If you're like me, movies are how you learned to be a good person. Andy Dufresne taught you how to be brave, John McClane taught you how to be resourceful, and Han Solo taught you how to get your fuck on with your friend's sister. If you're a woman, you probably have different examples, but I have no idea what they'd be.
Except, it turns out, I got some bad news, guys. Turns out a lot of heroic movie characters are actual total turd-monkeys. Real floppy-dicked fuck-waffles. I'm talking full-on taint-faced, stinky-eyed jerkarinos. Oh, you want examples? I got five of 'em. So gather 'round, kiddies. Let's ruin some motherfuckin' memories.
5The Force Awakens: Finn Escapes A Life Of Child Soldiering, Immediately Starts Murdering Child Soldiers
In the Star Wars prequels, we learn that most of the evil stormtroopers were clones, but by the time The Force Awakens happens they've abandoned that sci-fi bullshit in exchange for the tried-and-true method of kidnapping children when they're too young to know their own names, brainwashing them into a lifetime of servitude and violence, and ruling over them with threats and intimidation. Basically, it's A Long Way Gone, reimagined in space and as a subplot in a children's movie.
A Long Way Gone
This is the most tasteless thing I've ever Photoshopped.
Our hero, Finn, is a former stormtrooper who panics when he sees one of his buddies die in a firefight, the way a human being would. This affects him so much that, moments later, he decides not to murder a bunch of innocent people, the way human beings do every day. Then, the next day he kills a whole bunch of his former co-workers with a spaceship, the way the overwhelming majority of us never do ever.
I know it's weird to call out a movie hero for killing bad guys. Especially in Star Wars, where it seems like our heroes can't even walk down to Walgreens to buy some toothpaste and contact lens solution without making half a dozen stormwidows. But literally the only thing we know about Finn is that he doesn't like killing. And because he doesn't know his own name, that's the only thing he knows about himself, too. This is what makes us sympathize with him: "Death freaks this guy out?" we say to ourselves, "Why, death freaks me out too! Hey, this guy's all right!"
I guess you can't blame him. Stormtroopers have been wearing the same dehumanizing armor for two different empires now, even though it camouflages with nothing and is vulnerable to the primitive weaponry of tree-dwelling koala-cannibals. But hey, Star Wars: If you're going to design characters specifically so that they can be gunned down without a second thought, maybe don't tell us that they're all a bunch of kidnapped children.
4Galaxy Quest: Tim Allen Gambles With The Fate Of The Entire Universe
In Galaxy Quest, the stars of an old sci-fi TV show discover that reruns of their show that were beamed beyond the solar system were received by a space-faring race called the Thermians, who have no concept of fiction and have modeled their entire culture off of these "historical documents." Apparently, every fantastical conceit of this universe's version of Star Trek is scientifically feasible, which is a stretch, but since America decided that The Social Network is a true story this isn't going to trip me up too much. The Thermians even manage to build the "Omega-13," which is a humongous floating puddle of blue CGI sperm with an unknown purpose. The Thermians don't know what it does, the heroes of the movie don't know what it does, even die-hard fans of the show don't know what it does.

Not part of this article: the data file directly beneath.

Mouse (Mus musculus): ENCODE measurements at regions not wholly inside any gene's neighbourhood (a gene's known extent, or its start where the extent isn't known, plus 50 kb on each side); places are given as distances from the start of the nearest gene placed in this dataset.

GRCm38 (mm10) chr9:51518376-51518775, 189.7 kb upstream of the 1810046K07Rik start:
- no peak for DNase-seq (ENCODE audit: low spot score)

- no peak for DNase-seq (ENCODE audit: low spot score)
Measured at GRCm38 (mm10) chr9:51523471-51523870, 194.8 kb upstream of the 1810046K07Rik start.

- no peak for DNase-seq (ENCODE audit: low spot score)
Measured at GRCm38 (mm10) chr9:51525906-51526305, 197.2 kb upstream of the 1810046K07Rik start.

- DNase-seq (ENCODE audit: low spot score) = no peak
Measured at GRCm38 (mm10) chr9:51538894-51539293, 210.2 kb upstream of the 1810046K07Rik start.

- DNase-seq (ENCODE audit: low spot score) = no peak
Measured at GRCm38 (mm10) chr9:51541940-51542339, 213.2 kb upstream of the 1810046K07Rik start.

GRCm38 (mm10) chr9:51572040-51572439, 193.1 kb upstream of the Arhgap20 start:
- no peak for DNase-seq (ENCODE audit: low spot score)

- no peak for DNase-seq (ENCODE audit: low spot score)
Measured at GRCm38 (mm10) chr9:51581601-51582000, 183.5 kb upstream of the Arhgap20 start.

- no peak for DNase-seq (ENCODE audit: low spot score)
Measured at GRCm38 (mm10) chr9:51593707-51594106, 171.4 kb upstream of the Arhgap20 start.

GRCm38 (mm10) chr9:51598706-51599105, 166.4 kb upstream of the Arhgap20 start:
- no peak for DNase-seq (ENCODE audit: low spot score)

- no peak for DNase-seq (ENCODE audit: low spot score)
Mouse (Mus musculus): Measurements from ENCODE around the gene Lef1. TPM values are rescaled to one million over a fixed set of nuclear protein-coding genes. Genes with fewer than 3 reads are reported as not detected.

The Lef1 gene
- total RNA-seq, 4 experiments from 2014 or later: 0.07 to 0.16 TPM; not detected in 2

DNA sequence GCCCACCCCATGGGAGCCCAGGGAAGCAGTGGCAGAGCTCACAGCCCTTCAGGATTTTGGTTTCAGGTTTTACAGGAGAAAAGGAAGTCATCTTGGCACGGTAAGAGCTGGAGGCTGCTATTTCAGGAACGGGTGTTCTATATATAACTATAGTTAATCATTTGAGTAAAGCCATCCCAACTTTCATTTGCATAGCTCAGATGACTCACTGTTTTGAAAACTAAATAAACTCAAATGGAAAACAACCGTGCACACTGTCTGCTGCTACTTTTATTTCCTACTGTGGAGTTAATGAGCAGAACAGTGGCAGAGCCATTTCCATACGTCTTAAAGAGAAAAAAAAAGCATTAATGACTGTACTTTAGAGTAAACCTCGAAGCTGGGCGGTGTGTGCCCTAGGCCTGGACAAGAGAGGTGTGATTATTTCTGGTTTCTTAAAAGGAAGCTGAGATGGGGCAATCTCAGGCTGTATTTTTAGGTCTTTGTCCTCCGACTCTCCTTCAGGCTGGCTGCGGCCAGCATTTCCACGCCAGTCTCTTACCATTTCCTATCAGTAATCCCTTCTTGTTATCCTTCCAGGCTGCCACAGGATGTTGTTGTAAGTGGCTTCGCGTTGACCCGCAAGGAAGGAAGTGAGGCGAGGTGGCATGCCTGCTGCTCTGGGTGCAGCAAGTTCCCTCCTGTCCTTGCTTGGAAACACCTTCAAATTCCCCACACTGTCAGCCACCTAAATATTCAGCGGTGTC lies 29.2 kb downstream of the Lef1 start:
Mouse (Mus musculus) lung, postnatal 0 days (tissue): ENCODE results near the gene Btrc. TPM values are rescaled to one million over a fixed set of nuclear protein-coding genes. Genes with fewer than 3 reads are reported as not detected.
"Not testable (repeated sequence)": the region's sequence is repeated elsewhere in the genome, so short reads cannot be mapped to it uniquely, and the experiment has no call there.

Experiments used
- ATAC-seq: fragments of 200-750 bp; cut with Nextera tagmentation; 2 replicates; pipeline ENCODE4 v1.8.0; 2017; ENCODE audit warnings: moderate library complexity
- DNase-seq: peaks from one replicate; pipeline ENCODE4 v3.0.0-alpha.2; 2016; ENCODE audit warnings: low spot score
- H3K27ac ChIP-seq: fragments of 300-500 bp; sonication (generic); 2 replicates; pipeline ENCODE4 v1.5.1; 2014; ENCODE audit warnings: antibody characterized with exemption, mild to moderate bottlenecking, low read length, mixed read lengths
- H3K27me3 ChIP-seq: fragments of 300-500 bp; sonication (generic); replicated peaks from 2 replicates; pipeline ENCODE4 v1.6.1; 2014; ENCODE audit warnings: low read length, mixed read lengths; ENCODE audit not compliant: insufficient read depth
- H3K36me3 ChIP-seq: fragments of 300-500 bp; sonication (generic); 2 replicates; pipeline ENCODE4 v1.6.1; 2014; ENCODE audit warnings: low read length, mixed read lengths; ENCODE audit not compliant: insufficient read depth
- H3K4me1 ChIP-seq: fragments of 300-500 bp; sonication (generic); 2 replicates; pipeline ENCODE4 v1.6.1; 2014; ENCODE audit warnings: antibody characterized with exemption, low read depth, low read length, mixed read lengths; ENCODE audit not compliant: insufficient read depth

This is how I picture the Cracked comments section.
According to Justin Long, who is the character you see right up there, the purpose of the cerulean jizz is the center of a raging nerd debate: "Many believe that it is a matter-collapser, a bomb capable of destroying pretty much everything in about 13 seconds. But myself and others are convinced it's actually a matter-rearranger, effecting a 13-second time-jump to the past."
So if you turn on the Omega-13, it'll either end all of existence or go back in time 13 seconds, which isn't even enough time to do anything important. "It's enough time to fix a single mistake," Tim Allen says. Jeez, Tim, technically, I guess. But no mistake could possibly be worth that risk. This is all of existence we're talking about. It's not possible for our brains to comprehend these stakes. I know the movie makes a big deal out of the existence of this device, so it seems like it's important to the plot, but listen to me, Tim: Do not activate Chekhov's space-cum. I cannot stress this enough.
I didn't just reveal something twisted about my psyche by admitting it looks like semen to me, right?
But he does, of course. At the end of the movie, when Allen and all his buddies are about to die in a horrible spaceship crash, he decides to turn on the Omega-13 for a chance to save himself. That last part is important. He's not saving the galaxy. He's not even saving Delaware. He's just saving himself and a bunch of actors. And for this, he risks the obliteration of everything that has ever existed. Because Justin Long said he should. Jesus fucking Christ, Tim.